The Gothic Novel Book Club discussion

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The Woman in White > Narration Style

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Lin (linkeepsitreal) The use of multiple narrators was one of Collins's favorite storytelling techniques. If you've read The Moonstone, you might already be familiar with it. Is this effective storytelling, or is it jarring to you? When reading mysteries, do you prefer to remain with a single character that you can trust, or do you like that suspicion is spread around, and we get multiple perspectives?


Kim When authors jump back and forth between narrators too quickly (every other chapter) it can drive me nuts and ruin the flow. But I like how this book is seperated into big chunks and I also enjoyed how it was explained at the beginning that the entire story is organized so we only get the truly important parts from each narrator. Lends a sense of weight to each part.


Emily (Novila) | 8 comments I agree, Kim, I think this lends some interesting layers to the story and while making it more mysterious also answers more questions the reader might have. All in all, it makes for fun reading (just see how many new versions of old stories are written from other characters' perspectives to placate the fans!). And in TWIW so far, I actually care what all the characters are thinking. Though it's always a little jarring to leave a cliffhanger and suddenly switch perspective, it really does make the reading more fun and suspenseful so Collins uses it to the right effect here.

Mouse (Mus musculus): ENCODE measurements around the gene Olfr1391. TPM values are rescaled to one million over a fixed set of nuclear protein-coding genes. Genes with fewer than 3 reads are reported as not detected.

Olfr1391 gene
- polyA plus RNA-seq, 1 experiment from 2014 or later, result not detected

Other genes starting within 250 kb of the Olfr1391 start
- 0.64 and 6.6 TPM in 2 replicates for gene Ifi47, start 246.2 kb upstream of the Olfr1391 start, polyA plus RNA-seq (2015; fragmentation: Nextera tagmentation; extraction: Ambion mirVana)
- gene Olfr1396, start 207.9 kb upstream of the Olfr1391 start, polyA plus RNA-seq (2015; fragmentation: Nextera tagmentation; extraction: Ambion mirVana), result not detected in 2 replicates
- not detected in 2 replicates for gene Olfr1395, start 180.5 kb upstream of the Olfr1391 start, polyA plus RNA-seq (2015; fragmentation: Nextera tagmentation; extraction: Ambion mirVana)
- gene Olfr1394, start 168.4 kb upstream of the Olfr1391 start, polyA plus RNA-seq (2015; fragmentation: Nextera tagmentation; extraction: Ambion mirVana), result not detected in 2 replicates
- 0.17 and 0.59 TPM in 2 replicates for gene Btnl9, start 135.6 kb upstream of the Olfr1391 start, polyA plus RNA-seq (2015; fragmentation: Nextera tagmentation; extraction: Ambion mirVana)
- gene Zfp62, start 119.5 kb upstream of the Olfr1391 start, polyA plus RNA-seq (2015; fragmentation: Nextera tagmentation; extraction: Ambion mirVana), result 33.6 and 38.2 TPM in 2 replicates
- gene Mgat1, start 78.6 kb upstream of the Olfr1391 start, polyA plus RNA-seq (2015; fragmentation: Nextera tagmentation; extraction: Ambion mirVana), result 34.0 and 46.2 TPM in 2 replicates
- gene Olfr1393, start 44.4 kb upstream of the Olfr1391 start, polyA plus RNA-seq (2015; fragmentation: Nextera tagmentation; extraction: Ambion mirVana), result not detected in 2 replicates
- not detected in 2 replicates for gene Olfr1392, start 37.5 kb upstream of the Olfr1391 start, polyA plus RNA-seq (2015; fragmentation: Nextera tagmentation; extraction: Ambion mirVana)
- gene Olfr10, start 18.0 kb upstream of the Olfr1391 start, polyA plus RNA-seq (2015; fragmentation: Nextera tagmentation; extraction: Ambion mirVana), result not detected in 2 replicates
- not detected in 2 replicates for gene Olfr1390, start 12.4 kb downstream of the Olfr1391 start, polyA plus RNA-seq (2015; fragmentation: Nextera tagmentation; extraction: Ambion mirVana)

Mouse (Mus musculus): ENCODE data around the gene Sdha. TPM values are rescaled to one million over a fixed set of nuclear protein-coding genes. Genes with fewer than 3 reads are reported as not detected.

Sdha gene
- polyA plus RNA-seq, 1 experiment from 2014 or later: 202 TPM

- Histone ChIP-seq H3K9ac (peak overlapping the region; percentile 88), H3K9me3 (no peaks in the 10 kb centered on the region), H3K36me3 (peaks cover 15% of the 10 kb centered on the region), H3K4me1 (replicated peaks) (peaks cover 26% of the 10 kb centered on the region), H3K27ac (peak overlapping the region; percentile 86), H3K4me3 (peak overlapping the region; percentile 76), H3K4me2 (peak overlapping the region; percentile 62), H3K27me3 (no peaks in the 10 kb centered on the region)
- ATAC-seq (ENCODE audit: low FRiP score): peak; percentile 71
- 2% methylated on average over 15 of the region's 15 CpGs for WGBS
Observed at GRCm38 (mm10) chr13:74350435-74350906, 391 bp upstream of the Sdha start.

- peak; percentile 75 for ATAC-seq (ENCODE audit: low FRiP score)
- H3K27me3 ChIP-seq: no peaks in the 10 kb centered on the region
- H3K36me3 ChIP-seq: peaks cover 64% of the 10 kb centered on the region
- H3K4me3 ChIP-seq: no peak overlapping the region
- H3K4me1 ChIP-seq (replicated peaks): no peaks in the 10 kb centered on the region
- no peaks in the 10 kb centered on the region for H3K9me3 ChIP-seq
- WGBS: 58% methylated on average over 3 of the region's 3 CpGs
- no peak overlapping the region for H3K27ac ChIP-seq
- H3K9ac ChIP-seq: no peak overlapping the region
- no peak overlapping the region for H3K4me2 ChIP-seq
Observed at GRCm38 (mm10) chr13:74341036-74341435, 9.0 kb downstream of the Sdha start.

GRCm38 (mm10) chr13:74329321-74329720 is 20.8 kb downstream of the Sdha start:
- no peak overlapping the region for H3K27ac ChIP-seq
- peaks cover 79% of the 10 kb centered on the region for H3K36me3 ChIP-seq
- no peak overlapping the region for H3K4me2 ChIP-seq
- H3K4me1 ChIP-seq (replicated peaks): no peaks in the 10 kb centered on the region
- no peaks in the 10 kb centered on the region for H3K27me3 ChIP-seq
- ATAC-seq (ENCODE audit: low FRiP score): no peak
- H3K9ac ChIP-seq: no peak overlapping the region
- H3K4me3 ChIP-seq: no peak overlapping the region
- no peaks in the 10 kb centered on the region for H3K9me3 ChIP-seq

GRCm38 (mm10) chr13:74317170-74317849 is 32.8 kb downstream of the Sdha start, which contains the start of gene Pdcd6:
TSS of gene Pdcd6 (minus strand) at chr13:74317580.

Nancy | 146 comments This style of narrative, shows how differently people viewed events based on social class. In this way he illustrates the hopelessness of the situation and the threat represented by count Fosco.


Eric Christopherson | 5 comments It's not a jarring technique to me even though you never see it in a contemporary novel. And to have the same characters viewed through several sets of eyes is a strength of the technique that I appreciate.


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